Interview: Makielab's Sulka Haro On The Gamification Of Toys

Sulka Haro, former lead designer on the popular virtual world Habbo Hotel, recently discussed his new ventures at the startup Makielab, where he hopes to help usher in "a trend of gamification in the toy space."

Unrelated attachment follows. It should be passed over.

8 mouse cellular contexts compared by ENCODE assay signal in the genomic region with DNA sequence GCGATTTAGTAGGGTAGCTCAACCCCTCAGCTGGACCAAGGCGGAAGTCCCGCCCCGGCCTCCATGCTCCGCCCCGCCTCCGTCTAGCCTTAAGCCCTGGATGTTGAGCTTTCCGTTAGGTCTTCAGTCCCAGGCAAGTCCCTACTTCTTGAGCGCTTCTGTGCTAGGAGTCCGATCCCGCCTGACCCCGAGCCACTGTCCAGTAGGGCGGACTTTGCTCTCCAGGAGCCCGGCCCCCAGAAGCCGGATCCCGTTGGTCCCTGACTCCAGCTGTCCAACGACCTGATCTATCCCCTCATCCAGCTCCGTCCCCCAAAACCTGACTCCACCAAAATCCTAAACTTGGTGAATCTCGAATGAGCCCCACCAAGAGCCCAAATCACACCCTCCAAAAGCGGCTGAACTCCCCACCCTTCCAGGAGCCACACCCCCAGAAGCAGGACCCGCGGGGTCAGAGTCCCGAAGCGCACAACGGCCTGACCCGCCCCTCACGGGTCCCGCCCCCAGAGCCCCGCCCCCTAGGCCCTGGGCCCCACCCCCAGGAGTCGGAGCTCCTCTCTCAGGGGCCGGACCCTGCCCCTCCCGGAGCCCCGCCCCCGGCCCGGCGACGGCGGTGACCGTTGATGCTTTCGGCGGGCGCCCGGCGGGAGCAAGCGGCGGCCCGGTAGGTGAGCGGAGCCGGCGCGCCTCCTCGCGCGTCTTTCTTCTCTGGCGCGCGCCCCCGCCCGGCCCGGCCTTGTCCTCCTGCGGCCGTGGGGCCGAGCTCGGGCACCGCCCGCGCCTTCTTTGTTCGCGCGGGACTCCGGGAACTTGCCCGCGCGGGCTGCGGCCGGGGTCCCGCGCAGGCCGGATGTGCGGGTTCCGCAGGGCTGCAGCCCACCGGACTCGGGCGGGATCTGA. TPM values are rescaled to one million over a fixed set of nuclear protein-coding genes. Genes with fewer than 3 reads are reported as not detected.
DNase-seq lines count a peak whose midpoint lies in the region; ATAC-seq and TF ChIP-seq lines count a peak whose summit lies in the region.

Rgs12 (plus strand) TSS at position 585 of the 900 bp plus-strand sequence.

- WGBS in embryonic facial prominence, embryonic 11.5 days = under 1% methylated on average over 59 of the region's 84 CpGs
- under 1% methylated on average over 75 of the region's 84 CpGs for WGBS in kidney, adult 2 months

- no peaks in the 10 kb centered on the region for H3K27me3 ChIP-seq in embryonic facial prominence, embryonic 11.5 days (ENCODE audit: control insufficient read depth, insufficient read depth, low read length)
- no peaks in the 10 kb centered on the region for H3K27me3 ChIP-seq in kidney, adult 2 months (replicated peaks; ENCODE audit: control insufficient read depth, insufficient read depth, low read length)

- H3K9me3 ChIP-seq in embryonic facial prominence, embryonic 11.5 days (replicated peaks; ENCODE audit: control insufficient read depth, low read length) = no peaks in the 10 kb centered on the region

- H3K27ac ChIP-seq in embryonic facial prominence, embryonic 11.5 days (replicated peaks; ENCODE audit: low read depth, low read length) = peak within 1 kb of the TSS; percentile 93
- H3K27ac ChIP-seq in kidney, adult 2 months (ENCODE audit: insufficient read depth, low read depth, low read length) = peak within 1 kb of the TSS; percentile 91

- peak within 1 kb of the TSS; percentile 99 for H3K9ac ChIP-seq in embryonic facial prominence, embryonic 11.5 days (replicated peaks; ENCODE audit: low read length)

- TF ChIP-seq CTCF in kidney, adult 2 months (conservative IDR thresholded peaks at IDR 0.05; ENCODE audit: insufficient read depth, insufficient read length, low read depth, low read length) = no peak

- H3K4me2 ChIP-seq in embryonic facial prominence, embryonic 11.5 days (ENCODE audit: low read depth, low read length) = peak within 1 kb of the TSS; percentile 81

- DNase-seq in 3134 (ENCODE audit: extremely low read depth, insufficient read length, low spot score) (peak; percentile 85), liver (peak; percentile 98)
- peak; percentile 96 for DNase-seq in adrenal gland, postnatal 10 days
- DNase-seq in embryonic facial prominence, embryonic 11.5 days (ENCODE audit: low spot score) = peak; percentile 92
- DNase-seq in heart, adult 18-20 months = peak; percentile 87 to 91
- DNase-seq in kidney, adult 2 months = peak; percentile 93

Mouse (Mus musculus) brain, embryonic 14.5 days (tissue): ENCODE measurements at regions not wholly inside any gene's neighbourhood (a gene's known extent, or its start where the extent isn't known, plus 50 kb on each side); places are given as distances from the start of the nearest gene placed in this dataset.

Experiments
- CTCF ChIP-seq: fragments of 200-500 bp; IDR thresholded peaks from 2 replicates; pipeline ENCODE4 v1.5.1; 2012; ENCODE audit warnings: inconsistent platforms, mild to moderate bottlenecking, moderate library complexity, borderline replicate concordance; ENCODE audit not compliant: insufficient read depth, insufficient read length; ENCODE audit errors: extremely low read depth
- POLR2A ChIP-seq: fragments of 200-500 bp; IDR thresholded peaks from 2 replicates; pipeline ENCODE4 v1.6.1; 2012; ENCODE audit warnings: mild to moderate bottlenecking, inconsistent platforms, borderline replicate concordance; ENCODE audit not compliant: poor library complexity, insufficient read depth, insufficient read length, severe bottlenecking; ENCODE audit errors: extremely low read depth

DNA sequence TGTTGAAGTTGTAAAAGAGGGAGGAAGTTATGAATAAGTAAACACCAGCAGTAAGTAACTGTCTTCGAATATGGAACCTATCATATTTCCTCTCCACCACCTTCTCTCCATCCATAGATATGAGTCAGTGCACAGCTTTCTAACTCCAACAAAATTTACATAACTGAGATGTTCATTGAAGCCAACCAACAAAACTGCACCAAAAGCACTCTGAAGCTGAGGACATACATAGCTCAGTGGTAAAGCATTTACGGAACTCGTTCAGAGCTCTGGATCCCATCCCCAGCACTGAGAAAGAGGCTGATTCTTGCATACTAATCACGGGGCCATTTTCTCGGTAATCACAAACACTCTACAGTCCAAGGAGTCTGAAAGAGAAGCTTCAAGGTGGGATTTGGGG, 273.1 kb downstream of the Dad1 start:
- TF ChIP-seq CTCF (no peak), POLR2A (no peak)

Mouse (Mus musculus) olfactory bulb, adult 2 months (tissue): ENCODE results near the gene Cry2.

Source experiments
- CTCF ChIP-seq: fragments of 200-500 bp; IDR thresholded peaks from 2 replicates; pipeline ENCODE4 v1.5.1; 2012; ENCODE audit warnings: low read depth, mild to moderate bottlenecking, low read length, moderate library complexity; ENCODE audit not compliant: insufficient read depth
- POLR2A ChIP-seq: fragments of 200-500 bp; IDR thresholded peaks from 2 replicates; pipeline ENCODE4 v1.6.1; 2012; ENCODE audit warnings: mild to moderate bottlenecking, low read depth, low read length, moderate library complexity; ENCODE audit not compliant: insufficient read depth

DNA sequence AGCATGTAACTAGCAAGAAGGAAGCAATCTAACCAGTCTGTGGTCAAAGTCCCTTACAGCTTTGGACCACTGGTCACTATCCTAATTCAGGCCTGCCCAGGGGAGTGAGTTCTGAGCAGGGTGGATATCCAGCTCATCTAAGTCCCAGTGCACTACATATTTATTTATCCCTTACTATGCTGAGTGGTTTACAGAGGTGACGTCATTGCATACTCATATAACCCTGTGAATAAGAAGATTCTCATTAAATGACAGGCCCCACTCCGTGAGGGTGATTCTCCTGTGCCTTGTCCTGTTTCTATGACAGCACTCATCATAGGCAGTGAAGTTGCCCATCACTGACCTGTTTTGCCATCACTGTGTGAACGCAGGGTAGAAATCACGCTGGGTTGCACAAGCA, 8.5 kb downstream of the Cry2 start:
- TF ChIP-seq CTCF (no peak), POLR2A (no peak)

Sulka Haro, former lead designer on the popular virtual world Habbo Hotel, recently discussed his work at new startup Makielab, where he hopes to help usher in "a trend of gamification in the toy space." Haro and co-founders Alice Taylor, Luke Petre, and Jo Roach established Makielab in June to create games that coexist alongside physical products produced via 3D printing. The company aims to develop video games that interact with customized 3D printed products, allowing players to buy physical items based on the game that then influence the virtual world. Haro likened the 3D printed products to the World of Warcraft FigurePrints service, which allows users to order physical statues of their in-game avatars. With Makielab, however, Haro hopes to create physical items that serve as more than a sentimental trinket. "With WoW FigurePrints, you play with your character in WoW for a long time, and you get emotionally attached to it. So you get the print, but it doesn't feed back into the game in any way, so it's sort of like a memento. It's something that relates to what you were doing in the game but it doesn't feed back in any way." "There's really nothing inherent in WoW that makes you want to have one of these prints. We intend to bridge that gap and build both products in a way that would make sense to have both," he said. Haro also noted the high cost for these luxury statues, saying that Makielab will do everything in its power to ensure its toys will remain affordable as well as functional. "The [FigurePrints] use the WoW designs, so they include a lot of very fragile parts and are permanently attached to a base, so you can't effectively do anything with the figures. What we're aiming at is something a lot more flexible, where the object really is a toy you can play around with," he said. "We are developing our products from the ground up so we can avoid some of the cost. But the technology had advanced a lot, so it doesn't have to be that expensive. At the end of the day, we need to make products that someone can afford." Haro said he couldn't divulge any details on the company's first project, which is currently in the planning stages, or explain exactly how the company's toys will influence its virtual games. However, he did point out several potential ways physical items could interact with a virtual space. "A classic example could be barcode scanner games and more recently augmented reality solutions have started to pick up, both of which allow you to 'upload' physical objects into games," he said. "We're pretty close to the moment where every new phone that's bought is an app phone, regardless of the user's age, so even something as simple as the barcodes could be taken much further than what's been done before, as even kids will have a scanner-capable, connected device in their pocket all the time." He also pointed to CPU-driven toys such as Disney's Pal Mickey, a (discontinued) plush toy that tracked its location within Disney's theme parks, and provided attendees with information about the area they were visiting. Haro said products like these mark the beginning of a larger trend toward online-enabled toys. "The cost of these solutions is coming down fast, so it's not even that expensive or complicated anymore to create a toy that feeds data back to online. The rise of app phones and the iPod touch has ensured there's a mass of relatively open computing devices in consumer's hands," he added. With these new technologies evolving in the toy space, Haro noted that the overlap between toy makers and game developers is growing larger by the day, and Makielab hopes to capitalize on that opportunity. "What I'm seeing is that there's going to be a trend of gamification in the toy space, and people in the games industry have a lot to experience that's going to be relevant in that space," he said. Despite the lack of details, Haro said that the company expects to launch its first product by the end of 2011.

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